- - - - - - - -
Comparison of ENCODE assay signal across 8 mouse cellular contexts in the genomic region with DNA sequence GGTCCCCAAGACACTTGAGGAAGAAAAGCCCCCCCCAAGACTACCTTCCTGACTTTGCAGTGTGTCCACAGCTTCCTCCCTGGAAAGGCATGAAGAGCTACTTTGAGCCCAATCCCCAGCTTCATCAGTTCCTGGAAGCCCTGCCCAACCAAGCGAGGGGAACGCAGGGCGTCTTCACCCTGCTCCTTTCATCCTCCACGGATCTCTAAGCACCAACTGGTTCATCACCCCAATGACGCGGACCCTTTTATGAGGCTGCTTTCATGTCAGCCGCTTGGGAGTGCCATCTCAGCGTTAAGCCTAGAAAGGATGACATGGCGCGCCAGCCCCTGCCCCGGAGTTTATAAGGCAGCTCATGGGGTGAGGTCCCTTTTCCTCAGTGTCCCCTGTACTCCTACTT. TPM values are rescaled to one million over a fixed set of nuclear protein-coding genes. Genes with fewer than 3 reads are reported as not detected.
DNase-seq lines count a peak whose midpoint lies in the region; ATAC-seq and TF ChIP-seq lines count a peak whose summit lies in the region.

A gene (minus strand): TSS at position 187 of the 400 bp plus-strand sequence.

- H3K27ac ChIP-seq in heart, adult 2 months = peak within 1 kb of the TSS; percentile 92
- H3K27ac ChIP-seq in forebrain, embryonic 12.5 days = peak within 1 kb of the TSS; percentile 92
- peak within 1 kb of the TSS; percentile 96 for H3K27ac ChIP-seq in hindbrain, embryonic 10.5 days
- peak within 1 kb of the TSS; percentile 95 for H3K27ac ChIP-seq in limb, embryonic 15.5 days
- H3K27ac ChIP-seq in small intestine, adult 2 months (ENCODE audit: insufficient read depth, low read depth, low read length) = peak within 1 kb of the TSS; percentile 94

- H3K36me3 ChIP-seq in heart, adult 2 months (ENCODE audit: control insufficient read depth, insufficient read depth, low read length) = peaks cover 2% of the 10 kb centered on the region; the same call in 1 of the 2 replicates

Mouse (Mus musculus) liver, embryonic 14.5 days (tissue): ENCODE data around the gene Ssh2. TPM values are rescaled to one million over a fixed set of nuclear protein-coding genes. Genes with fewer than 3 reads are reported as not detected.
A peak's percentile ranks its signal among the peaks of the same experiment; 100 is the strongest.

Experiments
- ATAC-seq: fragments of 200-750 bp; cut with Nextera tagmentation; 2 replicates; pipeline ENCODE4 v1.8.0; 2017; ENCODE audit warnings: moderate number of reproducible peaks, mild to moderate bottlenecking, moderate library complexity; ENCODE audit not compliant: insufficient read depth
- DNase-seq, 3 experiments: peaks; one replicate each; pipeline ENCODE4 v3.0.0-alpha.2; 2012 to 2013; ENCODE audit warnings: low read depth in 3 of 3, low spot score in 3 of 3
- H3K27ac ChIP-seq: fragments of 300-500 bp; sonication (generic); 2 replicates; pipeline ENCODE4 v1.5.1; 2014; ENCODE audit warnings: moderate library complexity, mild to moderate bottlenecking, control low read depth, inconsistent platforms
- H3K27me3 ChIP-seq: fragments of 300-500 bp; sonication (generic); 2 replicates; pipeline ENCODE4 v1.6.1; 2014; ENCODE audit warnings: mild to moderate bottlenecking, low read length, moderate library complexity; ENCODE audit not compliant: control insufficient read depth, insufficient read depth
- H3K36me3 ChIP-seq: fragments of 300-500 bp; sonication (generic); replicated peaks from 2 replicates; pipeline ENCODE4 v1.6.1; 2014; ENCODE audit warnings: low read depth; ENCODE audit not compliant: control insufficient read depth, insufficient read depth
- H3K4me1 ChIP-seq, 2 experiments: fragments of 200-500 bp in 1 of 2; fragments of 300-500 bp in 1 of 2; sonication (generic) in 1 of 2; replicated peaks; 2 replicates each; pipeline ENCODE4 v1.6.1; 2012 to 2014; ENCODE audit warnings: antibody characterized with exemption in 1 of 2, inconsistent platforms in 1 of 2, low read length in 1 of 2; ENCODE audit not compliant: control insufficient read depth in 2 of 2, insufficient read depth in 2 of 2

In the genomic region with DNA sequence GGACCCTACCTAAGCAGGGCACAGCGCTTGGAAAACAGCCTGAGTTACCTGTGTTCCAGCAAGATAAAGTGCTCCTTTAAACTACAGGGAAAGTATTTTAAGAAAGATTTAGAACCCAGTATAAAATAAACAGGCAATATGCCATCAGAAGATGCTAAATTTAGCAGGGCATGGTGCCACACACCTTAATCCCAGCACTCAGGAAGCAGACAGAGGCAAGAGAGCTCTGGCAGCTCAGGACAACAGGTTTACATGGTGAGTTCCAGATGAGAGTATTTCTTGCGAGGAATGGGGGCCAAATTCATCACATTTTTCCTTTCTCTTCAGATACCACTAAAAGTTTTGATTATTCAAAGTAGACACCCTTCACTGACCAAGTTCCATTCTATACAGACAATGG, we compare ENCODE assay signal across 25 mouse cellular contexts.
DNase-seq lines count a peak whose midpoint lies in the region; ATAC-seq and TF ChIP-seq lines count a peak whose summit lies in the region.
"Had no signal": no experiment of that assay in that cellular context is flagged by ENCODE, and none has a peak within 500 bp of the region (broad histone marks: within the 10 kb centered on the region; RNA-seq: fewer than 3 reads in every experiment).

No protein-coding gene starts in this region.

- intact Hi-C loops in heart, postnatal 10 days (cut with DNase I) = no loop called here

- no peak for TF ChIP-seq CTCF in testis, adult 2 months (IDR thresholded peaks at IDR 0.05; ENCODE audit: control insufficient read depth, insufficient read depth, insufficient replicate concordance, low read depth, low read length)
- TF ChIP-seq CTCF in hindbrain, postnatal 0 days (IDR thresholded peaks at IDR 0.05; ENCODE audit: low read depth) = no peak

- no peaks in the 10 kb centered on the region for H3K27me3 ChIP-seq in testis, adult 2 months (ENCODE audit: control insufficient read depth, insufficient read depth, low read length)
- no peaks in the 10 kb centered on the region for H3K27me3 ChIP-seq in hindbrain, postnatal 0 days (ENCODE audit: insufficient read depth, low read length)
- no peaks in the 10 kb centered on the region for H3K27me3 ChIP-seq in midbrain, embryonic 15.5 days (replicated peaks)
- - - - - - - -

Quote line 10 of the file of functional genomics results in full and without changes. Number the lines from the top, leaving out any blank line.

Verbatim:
Mouse (Mus musculus) liver, embryonic 14.5 days (tissue): ENCODE data around the gene Ssh2. TPM values are rescaled to one million over a fixed set of nuclear protein-coding genes. Genes with fewer than 3 reads are reported as not detected.